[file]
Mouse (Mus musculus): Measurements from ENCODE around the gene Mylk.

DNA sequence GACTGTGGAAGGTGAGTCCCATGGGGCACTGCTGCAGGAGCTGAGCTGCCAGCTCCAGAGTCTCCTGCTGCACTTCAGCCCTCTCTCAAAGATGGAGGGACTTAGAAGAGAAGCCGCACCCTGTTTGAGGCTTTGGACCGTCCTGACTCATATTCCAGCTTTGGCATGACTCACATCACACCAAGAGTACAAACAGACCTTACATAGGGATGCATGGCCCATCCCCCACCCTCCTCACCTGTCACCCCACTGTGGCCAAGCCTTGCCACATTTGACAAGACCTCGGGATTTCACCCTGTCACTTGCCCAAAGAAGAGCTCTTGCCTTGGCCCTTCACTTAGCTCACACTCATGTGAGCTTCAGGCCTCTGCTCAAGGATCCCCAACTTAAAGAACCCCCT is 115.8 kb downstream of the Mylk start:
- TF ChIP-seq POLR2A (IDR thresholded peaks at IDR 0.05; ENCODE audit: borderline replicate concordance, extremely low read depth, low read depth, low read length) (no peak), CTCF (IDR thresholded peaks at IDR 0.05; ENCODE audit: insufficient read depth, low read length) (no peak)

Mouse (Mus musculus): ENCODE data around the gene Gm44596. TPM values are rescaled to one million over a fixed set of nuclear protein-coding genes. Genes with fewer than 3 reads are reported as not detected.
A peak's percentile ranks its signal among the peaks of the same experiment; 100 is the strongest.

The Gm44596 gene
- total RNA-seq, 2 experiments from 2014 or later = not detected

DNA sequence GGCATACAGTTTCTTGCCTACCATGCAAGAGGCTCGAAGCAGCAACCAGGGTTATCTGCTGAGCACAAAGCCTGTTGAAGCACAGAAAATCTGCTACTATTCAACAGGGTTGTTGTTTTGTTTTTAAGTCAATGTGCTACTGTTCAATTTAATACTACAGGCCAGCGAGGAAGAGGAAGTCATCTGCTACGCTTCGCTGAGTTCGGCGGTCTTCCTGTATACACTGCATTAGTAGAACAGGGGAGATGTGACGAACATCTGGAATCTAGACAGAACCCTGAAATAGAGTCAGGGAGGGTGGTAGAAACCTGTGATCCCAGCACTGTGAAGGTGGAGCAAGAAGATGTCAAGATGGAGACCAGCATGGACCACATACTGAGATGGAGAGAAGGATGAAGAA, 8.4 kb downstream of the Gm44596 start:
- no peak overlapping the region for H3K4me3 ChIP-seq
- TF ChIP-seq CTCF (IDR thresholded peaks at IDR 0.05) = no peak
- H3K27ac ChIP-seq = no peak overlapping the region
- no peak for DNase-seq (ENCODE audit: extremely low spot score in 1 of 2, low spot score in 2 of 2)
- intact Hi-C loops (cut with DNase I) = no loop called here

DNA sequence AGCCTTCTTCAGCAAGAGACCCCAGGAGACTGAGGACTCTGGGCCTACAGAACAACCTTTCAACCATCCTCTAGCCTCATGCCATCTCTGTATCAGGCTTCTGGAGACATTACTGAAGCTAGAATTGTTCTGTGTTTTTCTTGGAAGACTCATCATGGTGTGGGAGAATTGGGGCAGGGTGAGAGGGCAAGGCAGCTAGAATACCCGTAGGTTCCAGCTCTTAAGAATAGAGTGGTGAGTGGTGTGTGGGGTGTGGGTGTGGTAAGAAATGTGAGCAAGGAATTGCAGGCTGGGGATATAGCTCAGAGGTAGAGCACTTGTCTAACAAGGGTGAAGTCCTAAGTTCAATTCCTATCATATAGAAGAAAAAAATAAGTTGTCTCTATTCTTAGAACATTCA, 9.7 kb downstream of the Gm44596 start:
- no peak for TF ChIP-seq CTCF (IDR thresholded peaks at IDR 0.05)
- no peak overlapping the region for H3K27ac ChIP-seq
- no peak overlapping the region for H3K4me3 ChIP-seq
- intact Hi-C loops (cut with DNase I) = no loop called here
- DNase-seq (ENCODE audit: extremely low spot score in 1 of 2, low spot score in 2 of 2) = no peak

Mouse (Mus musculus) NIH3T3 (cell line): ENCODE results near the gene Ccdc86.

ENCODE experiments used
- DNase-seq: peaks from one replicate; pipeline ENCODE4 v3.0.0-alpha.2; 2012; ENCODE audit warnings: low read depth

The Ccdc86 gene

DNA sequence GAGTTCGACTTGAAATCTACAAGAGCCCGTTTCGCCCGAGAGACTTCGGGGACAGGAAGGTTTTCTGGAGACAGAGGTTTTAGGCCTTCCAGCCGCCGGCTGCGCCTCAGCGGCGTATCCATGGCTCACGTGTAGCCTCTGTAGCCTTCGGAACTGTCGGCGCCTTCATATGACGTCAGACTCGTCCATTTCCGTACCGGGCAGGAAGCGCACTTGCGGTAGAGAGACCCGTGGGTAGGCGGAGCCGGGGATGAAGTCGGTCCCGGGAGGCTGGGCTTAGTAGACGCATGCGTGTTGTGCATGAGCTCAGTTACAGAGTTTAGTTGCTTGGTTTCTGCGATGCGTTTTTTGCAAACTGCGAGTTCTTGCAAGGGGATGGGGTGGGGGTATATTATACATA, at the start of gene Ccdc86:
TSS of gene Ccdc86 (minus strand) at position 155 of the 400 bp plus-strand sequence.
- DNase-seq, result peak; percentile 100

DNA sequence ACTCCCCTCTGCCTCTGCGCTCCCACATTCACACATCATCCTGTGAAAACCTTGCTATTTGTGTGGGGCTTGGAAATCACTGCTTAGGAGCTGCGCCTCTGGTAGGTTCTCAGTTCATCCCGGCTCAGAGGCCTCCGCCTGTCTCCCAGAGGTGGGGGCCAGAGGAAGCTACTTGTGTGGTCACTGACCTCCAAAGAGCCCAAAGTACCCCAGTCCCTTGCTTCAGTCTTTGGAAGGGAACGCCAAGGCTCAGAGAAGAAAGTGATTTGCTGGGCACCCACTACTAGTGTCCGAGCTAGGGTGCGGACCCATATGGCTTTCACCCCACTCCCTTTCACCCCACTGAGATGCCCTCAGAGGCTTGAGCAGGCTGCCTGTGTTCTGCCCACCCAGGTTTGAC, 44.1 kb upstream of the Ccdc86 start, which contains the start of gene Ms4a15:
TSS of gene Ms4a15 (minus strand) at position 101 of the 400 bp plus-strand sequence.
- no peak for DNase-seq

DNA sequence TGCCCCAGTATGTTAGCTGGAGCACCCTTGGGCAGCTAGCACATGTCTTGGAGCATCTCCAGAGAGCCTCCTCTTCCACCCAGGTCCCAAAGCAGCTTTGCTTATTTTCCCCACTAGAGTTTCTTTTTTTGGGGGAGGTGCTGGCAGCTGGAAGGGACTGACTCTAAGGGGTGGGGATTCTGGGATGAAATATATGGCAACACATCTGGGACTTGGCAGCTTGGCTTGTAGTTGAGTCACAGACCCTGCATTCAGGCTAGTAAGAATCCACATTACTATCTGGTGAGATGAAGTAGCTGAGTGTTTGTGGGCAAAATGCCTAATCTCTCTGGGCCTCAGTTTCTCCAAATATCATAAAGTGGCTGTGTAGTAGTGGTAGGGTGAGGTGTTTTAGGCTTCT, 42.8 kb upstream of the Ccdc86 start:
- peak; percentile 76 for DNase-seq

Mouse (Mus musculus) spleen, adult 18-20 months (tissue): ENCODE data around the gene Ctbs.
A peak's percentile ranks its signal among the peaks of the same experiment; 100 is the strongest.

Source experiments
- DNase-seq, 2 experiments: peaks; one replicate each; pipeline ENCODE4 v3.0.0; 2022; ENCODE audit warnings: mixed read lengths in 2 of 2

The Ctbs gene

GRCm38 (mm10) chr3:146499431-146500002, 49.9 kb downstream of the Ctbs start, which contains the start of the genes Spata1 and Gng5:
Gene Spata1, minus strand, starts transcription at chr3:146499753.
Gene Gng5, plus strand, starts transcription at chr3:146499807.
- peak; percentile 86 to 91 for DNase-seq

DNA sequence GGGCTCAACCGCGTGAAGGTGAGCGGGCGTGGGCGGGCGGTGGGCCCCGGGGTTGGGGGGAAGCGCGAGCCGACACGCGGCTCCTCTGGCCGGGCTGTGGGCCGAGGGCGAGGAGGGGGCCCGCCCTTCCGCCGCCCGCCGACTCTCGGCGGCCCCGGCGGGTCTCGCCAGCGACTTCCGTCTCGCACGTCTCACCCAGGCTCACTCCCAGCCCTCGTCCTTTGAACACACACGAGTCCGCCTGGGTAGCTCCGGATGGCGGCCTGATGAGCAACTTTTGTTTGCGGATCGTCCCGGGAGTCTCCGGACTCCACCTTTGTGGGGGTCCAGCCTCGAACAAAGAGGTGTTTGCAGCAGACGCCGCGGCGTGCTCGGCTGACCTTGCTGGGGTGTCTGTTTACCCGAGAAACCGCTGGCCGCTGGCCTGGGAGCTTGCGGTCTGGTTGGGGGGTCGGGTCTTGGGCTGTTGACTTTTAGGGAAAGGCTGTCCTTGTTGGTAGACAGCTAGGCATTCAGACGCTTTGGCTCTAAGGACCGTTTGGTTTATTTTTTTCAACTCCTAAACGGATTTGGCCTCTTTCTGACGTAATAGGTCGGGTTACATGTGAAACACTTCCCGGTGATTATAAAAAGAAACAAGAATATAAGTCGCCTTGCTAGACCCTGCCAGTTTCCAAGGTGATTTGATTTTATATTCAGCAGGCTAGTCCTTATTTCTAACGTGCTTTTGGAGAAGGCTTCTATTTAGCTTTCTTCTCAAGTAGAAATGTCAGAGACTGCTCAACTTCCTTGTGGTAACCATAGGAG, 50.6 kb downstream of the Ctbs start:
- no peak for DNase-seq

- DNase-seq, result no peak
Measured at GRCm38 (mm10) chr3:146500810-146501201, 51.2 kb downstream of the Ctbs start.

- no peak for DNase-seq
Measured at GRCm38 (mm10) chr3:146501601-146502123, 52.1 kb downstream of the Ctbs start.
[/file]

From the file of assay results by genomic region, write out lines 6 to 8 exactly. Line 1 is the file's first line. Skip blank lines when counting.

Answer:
The Gm44596 gene
- total RNA-seq, 2 experiments from 2014 or later = not detected

DNA sequence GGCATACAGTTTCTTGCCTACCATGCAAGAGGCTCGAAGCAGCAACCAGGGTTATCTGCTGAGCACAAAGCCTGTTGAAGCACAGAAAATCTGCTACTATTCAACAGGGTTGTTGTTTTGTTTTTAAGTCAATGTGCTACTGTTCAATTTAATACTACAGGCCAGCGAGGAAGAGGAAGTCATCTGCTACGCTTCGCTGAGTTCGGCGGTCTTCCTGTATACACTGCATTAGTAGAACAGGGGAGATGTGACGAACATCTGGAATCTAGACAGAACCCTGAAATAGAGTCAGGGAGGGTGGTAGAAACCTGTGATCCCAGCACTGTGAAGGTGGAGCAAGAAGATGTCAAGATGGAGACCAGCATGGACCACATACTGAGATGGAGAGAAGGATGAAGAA, 8.4 kb downstream of the Gm44596 start: